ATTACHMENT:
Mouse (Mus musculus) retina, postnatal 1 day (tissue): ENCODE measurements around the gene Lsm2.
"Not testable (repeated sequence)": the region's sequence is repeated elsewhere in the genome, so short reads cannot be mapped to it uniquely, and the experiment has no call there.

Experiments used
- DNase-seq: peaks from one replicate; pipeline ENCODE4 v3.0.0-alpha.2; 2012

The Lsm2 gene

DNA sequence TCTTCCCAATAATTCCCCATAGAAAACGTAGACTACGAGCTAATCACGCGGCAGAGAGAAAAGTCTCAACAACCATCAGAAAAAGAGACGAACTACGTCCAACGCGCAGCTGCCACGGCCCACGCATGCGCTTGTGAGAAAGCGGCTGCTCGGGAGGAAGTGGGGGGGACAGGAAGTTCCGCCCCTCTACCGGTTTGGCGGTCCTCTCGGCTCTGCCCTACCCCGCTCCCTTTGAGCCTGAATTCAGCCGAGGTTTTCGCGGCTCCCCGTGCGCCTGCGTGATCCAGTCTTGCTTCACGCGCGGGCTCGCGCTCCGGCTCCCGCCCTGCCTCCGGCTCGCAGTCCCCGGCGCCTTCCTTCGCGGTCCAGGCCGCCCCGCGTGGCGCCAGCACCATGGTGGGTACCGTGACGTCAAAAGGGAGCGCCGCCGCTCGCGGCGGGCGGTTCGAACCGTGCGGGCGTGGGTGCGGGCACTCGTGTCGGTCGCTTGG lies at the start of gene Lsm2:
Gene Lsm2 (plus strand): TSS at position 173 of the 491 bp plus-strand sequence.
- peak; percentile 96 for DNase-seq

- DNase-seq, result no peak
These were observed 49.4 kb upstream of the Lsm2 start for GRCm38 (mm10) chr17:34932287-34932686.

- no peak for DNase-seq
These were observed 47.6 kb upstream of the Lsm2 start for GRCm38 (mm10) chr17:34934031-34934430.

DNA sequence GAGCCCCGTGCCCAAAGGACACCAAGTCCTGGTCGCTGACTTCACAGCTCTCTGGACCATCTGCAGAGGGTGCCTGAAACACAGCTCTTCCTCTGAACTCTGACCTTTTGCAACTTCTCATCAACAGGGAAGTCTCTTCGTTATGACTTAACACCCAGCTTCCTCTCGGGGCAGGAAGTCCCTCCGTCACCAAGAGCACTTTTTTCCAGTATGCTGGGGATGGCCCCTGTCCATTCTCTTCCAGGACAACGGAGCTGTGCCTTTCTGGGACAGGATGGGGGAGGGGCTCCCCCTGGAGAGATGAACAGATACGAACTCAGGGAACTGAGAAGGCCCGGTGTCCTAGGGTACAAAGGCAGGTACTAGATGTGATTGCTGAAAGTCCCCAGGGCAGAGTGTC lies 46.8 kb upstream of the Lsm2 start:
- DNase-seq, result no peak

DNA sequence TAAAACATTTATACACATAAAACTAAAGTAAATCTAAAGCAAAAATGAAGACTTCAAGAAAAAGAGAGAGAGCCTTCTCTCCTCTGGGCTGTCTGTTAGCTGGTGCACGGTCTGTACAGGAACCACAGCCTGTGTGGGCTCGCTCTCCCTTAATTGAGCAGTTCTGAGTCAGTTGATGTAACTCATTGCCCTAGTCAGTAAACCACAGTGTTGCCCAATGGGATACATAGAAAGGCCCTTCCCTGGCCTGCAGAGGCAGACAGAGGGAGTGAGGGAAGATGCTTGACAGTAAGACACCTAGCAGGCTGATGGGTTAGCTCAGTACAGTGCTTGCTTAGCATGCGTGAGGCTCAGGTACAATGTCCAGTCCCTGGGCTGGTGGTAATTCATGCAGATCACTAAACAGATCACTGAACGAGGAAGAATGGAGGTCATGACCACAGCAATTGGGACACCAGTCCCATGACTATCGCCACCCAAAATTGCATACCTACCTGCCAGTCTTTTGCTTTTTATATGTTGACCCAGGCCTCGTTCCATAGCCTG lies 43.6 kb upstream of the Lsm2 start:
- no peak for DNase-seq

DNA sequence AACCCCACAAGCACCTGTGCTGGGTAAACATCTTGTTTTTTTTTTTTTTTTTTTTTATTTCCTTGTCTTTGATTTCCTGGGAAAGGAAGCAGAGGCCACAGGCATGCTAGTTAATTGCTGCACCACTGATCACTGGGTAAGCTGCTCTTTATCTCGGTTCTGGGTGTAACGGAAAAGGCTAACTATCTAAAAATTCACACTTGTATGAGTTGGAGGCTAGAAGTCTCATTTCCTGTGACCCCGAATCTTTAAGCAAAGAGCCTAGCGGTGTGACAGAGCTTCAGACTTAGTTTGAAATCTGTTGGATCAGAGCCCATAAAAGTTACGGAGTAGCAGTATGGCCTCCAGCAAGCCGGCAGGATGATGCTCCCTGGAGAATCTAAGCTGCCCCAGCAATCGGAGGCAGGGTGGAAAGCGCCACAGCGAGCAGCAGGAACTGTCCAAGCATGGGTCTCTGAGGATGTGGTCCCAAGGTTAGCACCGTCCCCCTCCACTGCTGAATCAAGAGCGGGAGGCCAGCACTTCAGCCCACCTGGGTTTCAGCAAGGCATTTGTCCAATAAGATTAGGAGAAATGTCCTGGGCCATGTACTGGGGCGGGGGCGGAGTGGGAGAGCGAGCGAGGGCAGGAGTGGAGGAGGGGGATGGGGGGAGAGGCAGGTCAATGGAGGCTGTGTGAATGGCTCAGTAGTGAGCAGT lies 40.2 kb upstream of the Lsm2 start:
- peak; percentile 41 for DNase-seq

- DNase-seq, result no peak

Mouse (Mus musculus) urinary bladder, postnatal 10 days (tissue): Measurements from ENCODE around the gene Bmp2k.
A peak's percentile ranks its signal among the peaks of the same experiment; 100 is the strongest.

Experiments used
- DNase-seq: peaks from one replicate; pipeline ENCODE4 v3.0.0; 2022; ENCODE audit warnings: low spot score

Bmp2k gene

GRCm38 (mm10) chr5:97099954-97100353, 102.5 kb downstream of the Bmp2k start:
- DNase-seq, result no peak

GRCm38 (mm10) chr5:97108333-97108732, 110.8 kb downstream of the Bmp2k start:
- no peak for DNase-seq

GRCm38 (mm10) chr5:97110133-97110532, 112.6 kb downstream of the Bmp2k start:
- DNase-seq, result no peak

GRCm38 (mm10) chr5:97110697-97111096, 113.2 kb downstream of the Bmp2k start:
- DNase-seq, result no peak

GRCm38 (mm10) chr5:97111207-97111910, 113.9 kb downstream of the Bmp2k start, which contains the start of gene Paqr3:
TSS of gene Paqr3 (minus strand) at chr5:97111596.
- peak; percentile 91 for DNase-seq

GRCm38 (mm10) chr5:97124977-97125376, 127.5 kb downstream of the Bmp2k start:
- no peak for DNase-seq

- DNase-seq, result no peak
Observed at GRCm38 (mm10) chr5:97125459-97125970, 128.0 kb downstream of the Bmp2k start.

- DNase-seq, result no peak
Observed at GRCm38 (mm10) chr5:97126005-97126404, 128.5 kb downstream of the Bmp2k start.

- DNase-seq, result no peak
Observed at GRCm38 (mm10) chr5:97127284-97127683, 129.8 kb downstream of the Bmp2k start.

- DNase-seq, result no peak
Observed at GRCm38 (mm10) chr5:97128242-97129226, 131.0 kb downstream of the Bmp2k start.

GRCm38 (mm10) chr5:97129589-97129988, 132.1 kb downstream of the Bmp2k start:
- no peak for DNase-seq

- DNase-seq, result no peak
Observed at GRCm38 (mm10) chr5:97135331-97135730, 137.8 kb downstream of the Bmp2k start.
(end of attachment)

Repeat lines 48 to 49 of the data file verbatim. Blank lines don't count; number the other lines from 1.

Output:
- DNase-seq, result no peak
Observed at GRCm38 (mm10) chr5:97135331-97135730, 137.8 kb downstream of the Bmp2k start.